Tuesday, January 06, 2009
You can take the Yahoo out of the country...but you can't take the GoTo out of Yahoo?
Our industry seems rather talked out these days, but if you look hard enough, there is actually some discussion of Yahoo's recent terms-and-conditions update for the search marketing program, the crazy one that gives Yahoo the right to go in and "optimize" your search marketing account unilaterally. As benign as it may appear internally, and as infrequently as "bad" incursions may take place, a line has been crossed. Why is the line so obvious to the rest of us, and so invisible to Yahoo? Where does the buck stop, there? What spokesperson is willing to stand up and explain or defend this policy?
As difficult as the Google AdWords environment has proven to be for many advertisers, and as revenue-focused and self-serving as some AdWords features may be, I've always defended Google against unfair criticism by comparing their approach to that of their competitors. When it comes to hard-to-follow features, matching options, traffic segments seen as undesirable by many, and so forth, Google has usually gotten around to adding the crucial element to the advertiser-publisher relationship: the opt-out. Know which boxes to check or uncheck? Understand how to get reporting breakdowns by segment? Then you can protect yourself from getting hosed by Google and their partners. A high percentage of advertisers don't know how to protect themselves against things like Automatic Matching (or even what that means), but at least the opt-outs are available.
Although pretty heavy-handed in some cases, this also goes for Google's "optimization suggestions." While Google is pushing the "room for improvement" notifications a little too hard, in my opinion, at least they don't reserve the right to jump into your account and make the changes arbitrarily.
Yahoo has a long history of making it harder to opt out of various traffic segments. Always behind, bringing up the rear, being dragged kicking and screaming into offering superior targeting options to advertisers by the progressive force in the space (Google). Panama was a fine platform aimed at playing catchup, but came very late to the scene. Geotargeting is just one element that Yahoo brought late to the party, and even then, it wasn't ready for prime time.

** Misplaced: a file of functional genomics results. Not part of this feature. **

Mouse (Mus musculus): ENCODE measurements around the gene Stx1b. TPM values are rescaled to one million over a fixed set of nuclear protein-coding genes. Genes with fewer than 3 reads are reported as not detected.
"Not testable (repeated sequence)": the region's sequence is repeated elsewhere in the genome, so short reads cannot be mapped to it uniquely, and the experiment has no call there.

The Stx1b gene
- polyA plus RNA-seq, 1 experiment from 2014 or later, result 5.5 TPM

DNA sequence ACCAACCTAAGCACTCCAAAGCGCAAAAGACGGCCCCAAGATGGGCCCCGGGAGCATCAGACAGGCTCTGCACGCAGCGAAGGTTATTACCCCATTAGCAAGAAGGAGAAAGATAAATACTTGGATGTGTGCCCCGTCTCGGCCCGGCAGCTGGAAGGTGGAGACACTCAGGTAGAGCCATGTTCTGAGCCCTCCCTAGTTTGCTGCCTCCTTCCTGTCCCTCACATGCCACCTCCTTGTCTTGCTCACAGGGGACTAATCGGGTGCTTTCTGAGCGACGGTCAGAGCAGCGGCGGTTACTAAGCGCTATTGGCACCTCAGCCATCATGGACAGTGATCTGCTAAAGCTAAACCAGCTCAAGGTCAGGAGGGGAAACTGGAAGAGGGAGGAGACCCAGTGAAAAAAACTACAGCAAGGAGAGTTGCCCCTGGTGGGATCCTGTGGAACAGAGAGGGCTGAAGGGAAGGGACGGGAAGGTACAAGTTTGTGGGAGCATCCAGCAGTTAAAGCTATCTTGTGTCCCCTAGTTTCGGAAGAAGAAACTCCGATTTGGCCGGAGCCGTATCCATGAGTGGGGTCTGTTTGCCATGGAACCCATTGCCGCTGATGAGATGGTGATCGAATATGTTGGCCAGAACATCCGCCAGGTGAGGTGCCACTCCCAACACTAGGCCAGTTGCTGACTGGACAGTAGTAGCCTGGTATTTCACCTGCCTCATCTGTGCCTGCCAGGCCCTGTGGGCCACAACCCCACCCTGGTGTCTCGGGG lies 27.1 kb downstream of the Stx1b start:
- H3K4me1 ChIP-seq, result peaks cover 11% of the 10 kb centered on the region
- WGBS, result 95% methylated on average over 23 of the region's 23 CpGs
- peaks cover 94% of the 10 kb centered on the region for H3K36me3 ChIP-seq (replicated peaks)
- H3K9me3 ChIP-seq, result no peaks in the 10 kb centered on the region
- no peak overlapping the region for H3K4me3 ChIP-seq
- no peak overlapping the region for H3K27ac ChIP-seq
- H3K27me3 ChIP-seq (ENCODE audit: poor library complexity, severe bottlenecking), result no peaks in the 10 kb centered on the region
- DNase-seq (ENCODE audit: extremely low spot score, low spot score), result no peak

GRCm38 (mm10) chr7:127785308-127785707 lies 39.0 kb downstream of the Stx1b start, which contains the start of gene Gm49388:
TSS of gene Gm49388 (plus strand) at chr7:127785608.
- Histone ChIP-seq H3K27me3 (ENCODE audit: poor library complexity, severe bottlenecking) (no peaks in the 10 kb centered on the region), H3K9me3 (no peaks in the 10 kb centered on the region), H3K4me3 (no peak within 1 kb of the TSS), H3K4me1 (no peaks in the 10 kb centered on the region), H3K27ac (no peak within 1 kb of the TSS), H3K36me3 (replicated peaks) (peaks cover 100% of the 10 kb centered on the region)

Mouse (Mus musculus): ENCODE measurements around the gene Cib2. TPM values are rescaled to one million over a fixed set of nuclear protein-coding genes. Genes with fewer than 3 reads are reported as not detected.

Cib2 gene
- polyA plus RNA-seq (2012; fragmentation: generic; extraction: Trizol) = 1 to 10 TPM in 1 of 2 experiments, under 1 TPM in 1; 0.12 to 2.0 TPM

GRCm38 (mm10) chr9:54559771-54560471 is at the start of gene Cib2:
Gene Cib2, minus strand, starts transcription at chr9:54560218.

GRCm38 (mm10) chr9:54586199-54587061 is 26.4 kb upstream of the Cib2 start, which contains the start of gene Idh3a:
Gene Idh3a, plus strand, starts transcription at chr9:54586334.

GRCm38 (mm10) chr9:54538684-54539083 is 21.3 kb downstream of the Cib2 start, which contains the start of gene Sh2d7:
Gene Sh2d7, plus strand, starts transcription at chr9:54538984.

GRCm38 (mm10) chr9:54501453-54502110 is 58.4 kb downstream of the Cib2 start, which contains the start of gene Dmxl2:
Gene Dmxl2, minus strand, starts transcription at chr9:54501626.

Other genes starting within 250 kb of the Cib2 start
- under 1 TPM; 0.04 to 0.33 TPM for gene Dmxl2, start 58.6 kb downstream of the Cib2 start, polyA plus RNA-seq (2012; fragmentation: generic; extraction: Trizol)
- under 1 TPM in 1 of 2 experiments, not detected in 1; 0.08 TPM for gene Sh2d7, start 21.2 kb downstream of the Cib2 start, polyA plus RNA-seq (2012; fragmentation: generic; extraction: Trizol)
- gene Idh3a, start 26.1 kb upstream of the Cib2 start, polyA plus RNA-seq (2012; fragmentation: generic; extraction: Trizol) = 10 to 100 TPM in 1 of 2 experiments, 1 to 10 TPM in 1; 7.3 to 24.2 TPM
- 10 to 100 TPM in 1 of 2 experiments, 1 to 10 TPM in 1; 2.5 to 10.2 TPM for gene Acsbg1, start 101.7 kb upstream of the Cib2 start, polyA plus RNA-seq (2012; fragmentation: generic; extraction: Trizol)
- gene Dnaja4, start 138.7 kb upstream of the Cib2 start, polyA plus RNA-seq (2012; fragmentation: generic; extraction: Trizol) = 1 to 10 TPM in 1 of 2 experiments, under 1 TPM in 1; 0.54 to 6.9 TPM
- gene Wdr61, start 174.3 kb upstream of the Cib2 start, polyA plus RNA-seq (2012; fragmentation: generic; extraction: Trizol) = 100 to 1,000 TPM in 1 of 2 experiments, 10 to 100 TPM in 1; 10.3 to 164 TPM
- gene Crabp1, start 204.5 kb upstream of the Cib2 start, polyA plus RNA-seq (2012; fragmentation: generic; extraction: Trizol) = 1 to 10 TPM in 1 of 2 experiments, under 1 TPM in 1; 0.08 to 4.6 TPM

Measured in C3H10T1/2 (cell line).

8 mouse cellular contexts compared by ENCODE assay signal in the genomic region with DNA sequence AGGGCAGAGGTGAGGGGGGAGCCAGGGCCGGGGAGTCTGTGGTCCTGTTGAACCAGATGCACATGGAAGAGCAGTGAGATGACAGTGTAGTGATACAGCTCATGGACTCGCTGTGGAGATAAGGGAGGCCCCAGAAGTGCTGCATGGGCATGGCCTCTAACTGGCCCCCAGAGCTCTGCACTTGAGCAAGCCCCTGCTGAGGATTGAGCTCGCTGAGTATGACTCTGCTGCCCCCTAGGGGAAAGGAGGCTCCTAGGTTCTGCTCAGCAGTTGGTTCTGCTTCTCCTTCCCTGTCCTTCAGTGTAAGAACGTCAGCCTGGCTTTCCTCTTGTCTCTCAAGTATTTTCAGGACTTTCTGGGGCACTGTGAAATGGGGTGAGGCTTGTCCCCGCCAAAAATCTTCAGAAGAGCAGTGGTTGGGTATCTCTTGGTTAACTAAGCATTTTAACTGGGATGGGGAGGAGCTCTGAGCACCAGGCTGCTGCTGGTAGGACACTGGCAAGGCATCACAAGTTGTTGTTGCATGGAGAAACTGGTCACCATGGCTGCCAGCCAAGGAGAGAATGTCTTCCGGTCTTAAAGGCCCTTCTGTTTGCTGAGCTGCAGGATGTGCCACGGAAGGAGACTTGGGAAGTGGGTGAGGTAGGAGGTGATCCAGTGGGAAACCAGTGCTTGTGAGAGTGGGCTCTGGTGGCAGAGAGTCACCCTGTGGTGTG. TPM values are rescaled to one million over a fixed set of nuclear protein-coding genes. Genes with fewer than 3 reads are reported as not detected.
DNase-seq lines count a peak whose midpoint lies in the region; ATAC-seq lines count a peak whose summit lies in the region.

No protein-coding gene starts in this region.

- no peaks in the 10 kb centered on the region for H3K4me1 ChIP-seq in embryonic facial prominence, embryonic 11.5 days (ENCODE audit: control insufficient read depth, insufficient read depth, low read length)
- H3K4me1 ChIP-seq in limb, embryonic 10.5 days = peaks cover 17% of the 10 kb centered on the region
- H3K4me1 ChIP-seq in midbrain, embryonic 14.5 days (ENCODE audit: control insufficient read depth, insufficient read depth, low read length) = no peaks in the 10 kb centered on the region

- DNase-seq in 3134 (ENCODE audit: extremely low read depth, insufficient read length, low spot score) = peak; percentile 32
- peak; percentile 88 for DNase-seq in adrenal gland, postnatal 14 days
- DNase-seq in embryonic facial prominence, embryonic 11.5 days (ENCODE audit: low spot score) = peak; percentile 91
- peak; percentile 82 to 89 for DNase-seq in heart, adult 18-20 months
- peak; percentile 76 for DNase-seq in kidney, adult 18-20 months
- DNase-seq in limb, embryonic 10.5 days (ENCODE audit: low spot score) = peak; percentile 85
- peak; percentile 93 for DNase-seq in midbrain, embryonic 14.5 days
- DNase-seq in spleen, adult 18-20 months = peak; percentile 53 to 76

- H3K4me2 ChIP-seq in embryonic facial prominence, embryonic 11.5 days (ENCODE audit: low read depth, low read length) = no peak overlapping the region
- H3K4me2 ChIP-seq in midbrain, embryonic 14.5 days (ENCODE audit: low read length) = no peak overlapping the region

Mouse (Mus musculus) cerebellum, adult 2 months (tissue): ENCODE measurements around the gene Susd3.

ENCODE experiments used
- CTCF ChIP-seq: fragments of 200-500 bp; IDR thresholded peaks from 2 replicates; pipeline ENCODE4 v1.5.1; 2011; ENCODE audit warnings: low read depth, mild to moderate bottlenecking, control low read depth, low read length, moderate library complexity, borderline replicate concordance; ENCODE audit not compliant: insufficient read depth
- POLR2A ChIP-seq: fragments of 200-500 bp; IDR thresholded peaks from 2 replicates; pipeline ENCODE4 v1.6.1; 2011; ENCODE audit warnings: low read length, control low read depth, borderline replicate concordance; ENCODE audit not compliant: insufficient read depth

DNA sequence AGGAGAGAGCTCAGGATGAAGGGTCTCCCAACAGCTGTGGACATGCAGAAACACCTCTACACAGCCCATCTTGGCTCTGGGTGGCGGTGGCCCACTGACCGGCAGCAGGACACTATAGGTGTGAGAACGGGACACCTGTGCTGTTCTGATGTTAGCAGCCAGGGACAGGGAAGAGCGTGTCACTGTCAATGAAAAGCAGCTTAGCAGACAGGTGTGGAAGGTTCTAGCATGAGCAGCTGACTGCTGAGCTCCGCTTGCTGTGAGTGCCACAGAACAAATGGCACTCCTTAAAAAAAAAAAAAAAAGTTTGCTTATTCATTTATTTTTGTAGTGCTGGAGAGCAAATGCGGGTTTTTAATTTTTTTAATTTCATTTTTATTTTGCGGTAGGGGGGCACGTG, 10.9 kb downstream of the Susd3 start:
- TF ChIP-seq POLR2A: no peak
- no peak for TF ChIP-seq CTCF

Why does all this matter?
The search marketing and digital marketing industries have very little going for them if not for credibility and accountability. Today we have a golden opportunity to stand out and contrast with traditional marketing during the present weak-economy-driven "flight to accountability." A shame, then, wherever the story we have to tell has to be tempered with red-faced shuffling of feet: "oh, well, that part's still kind of shady... sorry."
And just look around at the negative examples in other walks of life: folks who clearly didn't get the concept of an opt-out check-box:
Bernie Madoff to investors:
Do you want your life savings to be placed into a Ponzi scheme and stolen by myself?
YES ___ YES ___
Rod Blagojevich to Illinois voters:
Would you like me to make Illinois a laughingstock by transforming this high office into the "eBay of government corruption"?
YES ___ YES ___
It would be a shame to conclude that waning levels of discussion and debate (and outrage) in our industry mean we've become immune to hypocrisies and arbitrary measures, based on a steady stream of "corruption news" in industry and government. Saying nothing is easier. But it guarantees that the imaginary "line" gets blurrier and blurrier, in all of our dealings. At a certain point that makes it difficult to function at all. (Book recommendation on this subject: Stephen M.R. Covey, The Speed of Trust.)
There is some hope. Andy Beal's post about Yahoo garnered the highest number of comments in the blago... sorry, blogosphere. Now if we can call on Danny for a well-placed f-bomb or two, well, all four of us remaining protesters will focus on looking good for the videocams as the digital powers that be bulldoze us six feet under and subsequently remove the evidence from YouTube (for a TOS violation).
Still not convinced this is important?
Let's look at some other billing relationships and how the provider might just "give you a helping hand":
- Your cellphone provider: "We reserve the right to phone your ex, tell them you're miserable, and to transfer those stored photos of you sobbing, to their phone."
- Your "Healthy Optimized Meal Plan" delivery service: "In place of your gourmet meal, we reserve the right to send you apple pies and/or bales of hay."
- Your dentist: "If we think it'll make you look better, we reserve the right to replace real teeth with gold ones. Matching gold-look chains: complimentary! (Platinum: extra charge.)"
- Your cable company: Hmm, forget this one. I'm pretty sure whatever it is, they're already doing it to you.
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Andrew's book, Winning Results With Google AdWords, (McGraw-Hill, 2nd ed.), is still helping tens of thousands of advertisers cut through the noise and set a solid course for campaign ROI.
And for a glowing review of the pioneering 1st ed. of the book, check out this review, by none other than Google's Matt Cutts.
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